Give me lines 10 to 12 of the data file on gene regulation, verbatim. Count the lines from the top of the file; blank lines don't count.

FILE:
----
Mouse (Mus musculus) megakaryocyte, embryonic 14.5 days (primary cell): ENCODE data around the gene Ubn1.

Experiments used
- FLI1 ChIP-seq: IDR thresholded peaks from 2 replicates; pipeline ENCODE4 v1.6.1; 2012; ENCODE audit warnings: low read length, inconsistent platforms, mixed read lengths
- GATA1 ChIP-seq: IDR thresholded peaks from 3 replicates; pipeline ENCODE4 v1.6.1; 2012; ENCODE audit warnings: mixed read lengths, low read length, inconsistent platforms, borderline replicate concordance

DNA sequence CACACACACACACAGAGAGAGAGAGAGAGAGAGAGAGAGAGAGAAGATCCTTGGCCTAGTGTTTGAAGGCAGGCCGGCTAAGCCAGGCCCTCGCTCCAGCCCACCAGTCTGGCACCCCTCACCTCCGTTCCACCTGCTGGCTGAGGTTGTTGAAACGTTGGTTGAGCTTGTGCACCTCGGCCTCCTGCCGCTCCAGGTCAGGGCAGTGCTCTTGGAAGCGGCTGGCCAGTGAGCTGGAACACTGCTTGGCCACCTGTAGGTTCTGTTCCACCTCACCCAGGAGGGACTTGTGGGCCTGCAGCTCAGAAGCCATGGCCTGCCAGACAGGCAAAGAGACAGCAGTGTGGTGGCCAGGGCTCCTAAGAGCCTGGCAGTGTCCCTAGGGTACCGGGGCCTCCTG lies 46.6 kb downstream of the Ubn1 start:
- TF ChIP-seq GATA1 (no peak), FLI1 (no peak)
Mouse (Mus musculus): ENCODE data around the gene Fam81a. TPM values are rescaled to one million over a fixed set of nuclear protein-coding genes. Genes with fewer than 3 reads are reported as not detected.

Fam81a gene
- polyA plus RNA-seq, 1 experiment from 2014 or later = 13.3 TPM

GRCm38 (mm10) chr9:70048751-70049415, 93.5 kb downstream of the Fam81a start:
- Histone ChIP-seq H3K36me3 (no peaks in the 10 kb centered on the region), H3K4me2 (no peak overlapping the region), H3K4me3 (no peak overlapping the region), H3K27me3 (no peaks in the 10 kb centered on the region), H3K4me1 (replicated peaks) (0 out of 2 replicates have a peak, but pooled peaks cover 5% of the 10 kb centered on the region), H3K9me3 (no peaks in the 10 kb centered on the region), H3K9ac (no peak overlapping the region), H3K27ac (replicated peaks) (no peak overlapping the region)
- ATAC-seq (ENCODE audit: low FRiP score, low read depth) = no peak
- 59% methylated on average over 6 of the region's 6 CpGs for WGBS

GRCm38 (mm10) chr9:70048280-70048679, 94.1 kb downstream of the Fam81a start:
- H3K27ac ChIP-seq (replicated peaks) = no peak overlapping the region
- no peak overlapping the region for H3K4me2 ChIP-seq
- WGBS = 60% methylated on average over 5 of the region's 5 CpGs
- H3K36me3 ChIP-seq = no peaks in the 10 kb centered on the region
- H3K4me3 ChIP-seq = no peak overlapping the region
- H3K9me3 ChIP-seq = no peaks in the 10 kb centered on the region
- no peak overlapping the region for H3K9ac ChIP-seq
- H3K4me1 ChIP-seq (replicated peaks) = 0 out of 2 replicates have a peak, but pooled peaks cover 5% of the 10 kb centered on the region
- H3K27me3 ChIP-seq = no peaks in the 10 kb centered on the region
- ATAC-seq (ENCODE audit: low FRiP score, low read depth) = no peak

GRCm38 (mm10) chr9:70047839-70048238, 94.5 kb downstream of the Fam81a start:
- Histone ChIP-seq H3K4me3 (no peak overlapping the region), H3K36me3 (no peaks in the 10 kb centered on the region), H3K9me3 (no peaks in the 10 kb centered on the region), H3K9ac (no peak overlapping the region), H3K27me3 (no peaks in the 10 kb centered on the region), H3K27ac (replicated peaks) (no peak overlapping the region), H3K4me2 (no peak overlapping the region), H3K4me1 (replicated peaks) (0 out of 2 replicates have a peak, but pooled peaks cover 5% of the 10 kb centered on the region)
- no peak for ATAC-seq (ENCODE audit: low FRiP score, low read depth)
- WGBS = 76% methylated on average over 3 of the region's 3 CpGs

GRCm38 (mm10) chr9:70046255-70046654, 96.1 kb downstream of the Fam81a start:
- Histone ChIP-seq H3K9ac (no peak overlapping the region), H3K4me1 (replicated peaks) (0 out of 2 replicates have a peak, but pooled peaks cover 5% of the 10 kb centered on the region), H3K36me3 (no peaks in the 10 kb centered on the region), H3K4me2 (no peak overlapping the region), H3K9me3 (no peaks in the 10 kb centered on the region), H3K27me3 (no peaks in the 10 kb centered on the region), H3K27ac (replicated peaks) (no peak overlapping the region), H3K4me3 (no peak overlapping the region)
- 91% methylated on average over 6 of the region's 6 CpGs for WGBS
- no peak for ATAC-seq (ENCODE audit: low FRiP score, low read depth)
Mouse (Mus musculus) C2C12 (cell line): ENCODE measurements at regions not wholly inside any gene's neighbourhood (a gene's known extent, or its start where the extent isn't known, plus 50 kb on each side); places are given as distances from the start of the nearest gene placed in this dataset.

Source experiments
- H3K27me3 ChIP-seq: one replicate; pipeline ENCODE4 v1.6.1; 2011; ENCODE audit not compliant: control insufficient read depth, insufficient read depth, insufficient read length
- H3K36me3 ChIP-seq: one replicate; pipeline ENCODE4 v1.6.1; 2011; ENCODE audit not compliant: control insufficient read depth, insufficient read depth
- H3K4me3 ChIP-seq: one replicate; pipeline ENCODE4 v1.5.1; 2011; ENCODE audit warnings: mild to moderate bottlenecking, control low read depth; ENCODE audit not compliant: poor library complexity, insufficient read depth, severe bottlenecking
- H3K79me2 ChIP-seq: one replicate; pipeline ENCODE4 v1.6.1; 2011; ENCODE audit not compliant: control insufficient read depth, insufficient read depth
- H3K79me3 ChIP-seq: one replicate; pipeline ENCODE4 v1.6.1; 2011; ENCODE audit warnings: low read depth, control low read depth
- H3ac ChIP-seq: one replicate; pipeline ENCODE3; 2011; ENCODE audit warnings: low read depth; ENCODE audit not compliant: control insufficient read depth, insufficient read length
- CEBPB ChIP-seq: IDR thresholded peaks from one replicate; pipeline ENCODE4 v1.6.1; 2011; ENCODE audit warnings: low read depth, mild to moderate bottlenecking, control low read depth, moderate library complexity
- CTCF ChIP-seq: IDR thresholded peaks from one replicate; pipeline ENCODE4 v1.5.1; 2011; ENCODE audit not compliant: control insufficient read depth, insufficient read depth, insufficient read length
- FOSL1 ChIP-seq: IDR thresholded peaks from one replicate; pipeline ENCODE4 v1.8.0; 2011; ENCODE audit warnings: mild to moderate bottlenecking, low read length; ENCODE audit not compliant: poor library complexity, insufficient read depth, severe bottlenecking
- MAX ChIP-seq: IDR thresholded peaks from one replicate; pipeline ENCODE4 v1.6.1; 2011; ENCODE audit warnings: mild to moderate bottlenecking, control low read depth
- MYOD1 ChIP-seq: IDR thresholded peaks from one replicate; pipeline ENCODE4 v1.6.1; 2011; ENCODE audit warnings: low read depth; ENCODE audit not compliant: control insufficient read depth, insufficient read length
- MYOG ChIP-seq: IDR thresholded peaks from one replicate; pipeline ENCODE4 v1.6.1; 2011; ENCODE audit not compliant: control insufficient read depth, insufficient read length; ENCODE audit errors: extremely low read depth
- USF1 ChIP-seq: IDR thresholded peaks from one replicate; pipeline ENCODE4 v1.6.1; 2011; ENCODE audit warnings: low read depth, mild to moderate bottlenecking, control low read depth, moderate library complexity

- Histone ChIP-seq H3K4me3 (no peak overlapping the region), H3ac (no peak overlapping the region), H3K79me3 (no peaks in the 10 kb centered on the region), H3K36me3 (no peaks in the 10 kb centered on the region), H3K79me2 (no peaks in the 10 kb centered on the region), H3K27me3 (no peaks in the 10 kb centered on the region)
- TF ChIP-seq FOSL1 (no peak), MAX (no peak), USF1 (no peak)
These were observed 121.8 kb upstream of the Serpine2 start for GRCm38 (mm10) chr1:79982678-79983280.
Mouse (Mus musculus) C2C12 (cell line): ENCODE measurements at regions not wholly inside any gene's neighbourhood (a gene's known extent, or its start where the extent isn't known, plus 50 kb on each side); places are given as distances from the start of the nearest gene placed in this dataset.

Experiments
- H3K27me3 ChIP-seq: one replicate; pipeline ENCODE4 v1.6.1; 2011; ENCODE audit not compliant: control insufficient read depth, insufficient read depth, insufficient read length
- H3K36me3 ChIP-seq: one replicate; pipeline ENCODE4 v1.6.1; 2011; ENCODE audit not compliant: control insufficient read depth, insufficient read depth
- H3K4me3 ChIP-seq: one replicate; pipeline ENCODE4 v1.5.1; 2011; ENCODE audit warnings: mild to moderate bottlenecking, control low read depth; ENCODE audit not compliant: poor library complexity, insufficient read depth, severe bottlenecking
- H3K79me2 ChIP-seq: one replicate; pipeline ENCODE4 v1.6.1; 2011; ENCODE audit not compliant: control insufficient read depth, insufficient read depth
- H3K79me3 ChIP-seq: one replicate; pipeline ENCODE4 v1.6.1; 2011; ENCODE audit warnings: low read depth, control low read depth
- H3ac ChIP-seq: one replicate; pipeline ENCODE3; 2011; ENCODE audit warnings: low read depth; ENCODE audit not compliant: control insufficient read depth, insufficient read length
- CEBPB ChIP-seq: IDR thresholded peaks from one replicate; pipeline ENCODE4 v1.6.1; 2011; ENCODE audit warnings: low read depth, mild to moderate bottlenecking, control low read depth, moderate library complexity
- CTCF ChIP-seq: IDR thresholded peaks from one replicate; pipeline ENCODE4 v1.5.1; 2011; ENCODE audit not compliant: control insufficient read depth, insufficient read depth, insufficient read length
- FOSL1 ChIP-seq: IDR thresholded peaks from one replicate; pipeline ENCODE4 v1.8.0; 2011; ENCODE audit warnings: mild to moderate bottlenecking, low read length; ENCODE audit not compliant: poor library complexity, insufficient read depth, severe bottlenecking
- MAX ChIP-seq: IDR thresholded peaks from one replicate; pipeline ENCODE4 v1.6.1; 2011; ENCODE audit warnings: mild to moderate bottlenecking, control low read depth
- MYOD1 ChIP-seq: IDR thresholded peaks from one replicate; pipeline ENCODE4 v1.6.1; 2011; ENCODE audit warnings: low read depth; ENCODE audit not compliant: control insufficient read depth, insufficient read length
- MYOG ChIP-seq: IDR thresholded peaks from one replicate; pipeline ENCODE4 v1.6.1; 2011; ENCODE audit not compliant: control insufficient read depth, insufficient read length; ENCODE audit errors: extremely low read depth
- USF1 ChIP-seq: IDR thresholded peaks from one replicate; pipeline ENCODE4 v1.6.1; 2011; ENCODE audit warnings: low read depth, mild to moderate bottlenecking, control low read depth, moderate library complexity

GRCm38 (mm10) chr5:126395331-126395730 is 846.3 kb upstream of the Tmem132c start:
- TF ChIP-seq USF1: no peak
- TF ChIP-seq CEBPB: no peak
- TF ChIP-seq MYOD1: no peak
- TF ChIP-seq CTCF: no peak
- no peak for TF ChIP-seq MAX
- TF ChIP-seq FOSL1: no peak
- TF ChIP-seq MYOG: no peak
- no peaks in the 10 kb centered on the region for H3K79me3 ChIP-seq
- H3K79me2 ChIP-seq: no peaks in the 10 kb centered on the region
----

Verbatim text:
GRCm38 (mm10) chr9:70048751-70049415, 93.5 kb downstream of the Fam81a start:
- Histone ChIP-seq H3K36me3 (no peaks in the 10 kb centered on the region), H3K4me2 (no peak overlapping the region), H3K4me3 (no peak overlapping the region), H3K27me3 (no peaks in the 10 kb centered on the region), H3K4me1 (replicated peaks) (0 out of 2 replicates have a peak, but pooled peaks cover 5% of the 10 kb centered on the region), H3K9me3 (no peaks in the 10 kb centered on the region), H3K9ac (no peak overlapping the region), H3K27ac (replicated peaks) (no peak overlapping the region)
- ATAC-seq (ENCODE audit: low FRiP score, low read depth) = no peak